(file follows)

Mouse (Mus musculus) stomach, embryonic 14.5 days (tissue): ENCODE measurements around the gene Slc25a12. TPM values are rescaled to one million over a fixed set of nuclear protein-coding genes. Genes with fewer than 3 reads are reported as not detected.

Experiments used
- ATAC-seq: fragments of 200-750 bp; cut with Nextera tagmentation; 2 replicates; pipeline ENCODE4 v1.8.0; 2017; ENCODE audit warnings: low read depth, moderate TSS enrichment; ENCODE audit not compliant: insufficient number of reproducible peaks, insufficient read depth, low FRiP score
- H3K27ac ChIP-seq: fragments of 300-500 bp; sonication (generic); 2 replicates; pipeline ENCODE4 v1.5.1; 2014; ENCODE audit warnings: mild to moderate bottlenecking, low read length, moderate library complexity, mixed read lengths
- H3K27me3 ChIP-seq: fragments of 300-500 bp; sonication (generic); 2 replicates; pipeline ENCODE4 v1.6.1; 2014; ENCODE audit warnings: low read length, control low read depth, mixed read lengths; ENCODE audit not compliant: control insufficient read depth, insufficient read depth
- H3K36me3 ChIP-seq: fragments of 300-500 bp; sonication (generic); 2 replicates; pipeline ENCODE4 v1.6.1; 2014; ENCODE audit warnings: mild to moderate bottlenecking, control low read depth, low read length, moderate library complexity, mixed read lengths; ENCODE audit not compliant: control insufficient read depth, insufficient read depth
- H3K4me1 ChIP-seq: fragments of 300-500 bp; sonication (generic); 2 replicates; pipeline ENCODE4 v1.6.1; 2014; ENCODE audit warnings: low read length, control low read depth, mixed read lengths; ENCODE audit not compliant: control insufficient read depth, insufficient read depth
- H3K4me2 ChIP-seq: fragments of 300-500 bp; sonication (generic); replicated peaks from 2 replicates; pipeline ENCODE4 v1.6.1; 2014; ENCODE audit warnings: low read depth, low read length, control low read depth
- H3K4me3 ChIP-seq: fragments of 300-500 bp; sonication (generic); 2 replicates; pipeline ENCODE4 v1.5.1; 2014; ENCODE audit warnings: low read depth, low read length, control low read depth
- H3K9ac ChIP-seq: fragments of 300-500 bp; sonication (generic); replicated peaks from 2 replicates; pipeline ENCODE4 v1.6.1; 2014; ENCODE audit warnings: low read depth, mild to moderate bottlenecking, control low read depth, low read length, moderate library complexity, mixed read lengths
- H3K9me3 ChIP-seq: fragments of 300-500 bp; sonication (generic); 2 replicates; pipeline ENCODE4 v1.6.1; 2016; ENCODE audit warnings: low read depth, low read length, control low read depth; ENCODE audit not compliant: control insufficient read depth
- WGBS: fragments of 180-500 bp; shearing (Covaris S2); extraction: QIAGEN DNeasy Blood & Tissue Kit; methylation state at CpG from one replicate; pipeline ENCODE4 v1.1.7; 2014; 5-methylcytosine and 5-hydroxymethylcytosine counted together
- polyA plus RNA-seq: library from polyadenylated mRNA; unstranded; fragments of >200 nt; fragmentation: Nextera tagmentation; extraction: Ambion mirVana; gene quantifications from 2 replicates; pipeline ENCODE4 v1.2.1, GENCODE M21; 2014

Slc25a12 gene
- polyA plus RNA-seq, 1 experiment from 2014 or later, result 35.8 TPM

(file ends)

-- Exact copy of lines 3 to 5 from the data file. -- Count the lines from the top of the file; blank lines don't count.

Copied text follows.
- ATAC-seq: fragments of 200-750 bp; cut with Nextera tagmentation; 2 replicates; pipeline ENCODE4 v1.8.0; 2017; ENCODE audit warnings: low read depth, moderate TSS enrichment; ENCODE audit not compliant: insufficient number of reproducible peaks, insufficient read depth, low FRiP score
- H3K27ac ChIP-seq: fragments of 300-500 bp; sonication (generic); 2 replicates; pipeline ENCODE4 v1.5.1; 2014; ENCODE audit warnings: mild to moderate bottlenecking, low read length, moderate library complexity, mixed read lengths
- H3K27me3 ChIP-seq: fragments of 300-500 bp; sonication (generic); 2 replicates; pipeline ENCODE4 v1.6.1; 2014; ENCODE audit warnings: low read length, control low read depth, mixed read lengths; ENCODE audit not compliant: control insufficient read depth, insufficient read depth